Insecticide resistance is a major threat to the gains made in malaria vector control, Prof. Kwadwo Ansah Koram, immediate past Director of the Noguchi Memorial Institute for Medical Research (NMIMR), University of Ghana, has said.
The term insecticide resistance is termed as the ability of an insect to withstand the effects of an insecticide by becoming resistant to its toxic effects by means of natural selection and changes.
Prof Koram noted that with regards to malaria control and elimination, spraying was being done and also the nets had insecticides which knocks off the vectors, however, currently when these vectors were exposed to these drugs they still fly around, implying they have had resistance to insecticides.
“There is a need to look for new insecticides, some of the studies my colleagues are doing show that some of the changes in the vector is due to the fact that it is able to produce an enzyme which decreases the insecticide (in its body); so we are also having a chemical which will then not allow the insects to degrade the parasites,” he added.
Prof Koram said this in an interview with the Ghana News Agency (GNA) in Accra, on the sidelines of a Public Lecture on the theme “Contributions of NMIMR towards Malaria Control and Elimination in Ghana”.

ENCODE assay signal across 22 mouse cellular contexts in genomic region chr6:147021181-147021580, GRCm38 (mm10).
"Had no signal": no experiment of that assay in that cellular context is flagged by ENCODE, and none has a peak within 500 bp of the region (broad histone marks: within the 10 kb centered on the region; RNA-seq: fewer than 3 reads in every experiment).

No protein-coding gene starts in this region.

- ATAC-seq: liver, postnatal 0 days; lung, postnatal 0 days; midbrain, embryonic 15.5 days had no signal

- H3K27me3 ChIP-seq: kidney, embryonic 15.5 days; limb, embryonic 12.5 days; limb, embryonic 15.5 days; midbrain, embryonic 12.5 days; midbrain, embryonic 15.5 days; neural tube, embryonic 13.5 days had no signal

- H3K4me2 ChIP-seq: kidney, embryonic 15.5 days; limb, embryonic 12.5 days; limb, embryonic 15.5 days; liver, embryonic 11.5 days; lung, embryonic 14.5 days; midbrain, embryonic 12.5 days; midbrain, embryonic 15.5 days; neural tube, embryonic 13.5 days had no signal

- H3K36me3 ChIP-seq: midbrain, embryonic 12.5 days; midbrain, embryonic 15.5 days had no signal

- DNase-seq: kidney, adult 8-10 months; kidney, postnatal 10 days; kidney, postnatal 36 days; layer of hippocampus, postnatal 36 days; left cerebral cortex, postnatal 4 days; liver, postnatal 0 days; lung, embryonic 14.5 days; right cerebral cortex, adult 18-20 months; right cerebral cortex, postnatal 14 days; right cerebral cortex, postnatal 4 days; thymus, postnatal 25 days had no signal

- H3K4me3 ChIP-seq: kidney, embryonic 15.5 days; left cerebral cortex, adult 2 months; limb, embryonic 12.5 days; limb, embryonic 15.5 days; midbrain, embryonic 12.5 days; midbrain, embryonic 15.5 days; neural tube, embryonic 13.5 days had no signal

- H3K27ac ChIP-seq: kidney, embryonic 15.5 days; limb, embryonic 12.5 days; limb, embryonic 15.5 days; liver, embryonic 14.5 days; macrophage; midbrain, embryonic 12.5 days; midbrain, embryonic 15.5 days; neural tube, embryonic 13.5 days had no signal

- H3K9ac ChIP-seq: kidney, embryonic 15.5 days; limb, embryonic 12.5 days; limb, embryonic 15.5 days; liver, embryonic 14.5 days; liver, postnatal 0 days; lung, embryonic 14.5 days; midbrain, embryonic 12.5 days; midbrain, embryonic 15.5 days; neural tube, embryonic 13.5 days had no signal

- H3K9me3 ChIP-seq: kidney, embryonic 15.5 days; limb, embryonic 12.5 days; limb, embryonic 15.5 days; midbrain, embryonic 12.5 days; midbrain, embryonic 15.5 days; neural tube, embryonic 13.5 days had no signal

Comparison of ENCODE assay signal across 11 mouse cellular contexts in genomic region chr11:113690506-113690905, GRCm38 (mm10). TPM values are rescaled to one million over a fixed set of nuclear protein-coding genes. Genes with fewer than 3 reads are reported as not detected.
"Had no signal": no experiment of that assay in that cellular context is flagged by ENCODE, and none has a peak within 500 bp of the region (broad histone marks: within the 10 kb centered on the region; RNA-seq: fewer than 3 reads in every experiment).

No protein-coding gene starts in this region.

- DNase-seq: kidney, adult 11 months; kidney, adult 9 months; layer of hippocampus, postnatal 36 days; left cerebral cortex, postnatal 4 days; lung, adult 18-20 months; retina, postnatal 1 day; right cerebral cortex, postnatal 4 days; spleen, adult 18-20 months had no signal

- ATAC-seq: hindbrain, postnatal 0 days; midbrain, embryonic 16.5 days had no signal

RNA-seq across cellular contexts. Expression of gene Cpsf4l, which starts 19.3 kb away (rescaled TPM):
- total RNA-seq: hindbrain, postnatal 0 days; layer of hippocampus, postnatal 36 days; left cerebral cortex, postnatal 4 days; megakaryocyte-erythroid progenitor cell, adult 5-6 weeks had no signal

The Public Lecture was part of activities lined up to mark NMIMR’s 40th Anniversary Celebration on the theme “Sustaining Global Health Gains through Partnerships in Biomedical Research”.
Other activities to mark the 40 Anniversary include a Stakeholder Engagement Workshop, Public Engagement, International Research Conference, and a thanksgiving service.
Prof Koram underscored the need to have a collaborative effort in eliminating malaria, recounting that, when China decided to eliminate malaria it was not the goal of the Ministry of Health (MoH) only but all stakeholders.
He said currently in Ghana that agenda appeared to be on the shoulders of few stakeholders particularly the Ministry of Health and the Ghana Health Service, but this had to be a decision taken by all, and backed with the required funding.
“Basically we need to have a totality of work; funding, research such as drug discovery with the herbal medicines, you need to have a programme in that direction too; some of the plants do work and we need to find out”.
Prof Koram said the National Malaria Control Programme (NMCP) does the distribution of nets and spraying as well, making sure the drugs were working and currently 20 per cent of those who came with fever have parasites.
He stated that the NMCP was working with Noguchi to make sure those who got treated were actually those who had the parasites.
Touching on the malaria vaccines being piloted, he noted that the vaccines did not give a 100 per cent protection however there was a 40 to 50 per cent protection, as it prevented some diseases in children.
He said the study was not done to look at its effect on mortality, even though it was one of the questions raised whether this would prevent deaths; the study was done to show its effect, therefore, the piloting was trying to answer such questions.
Dr Keziah L. Malm, Programmes Manager of NMCP, who chaired the occasion, said efforts in fighting malaria had being useful and that it had been very collaborative.
She urged the public to support NMCP’s strategies, as available interventions had proven to work.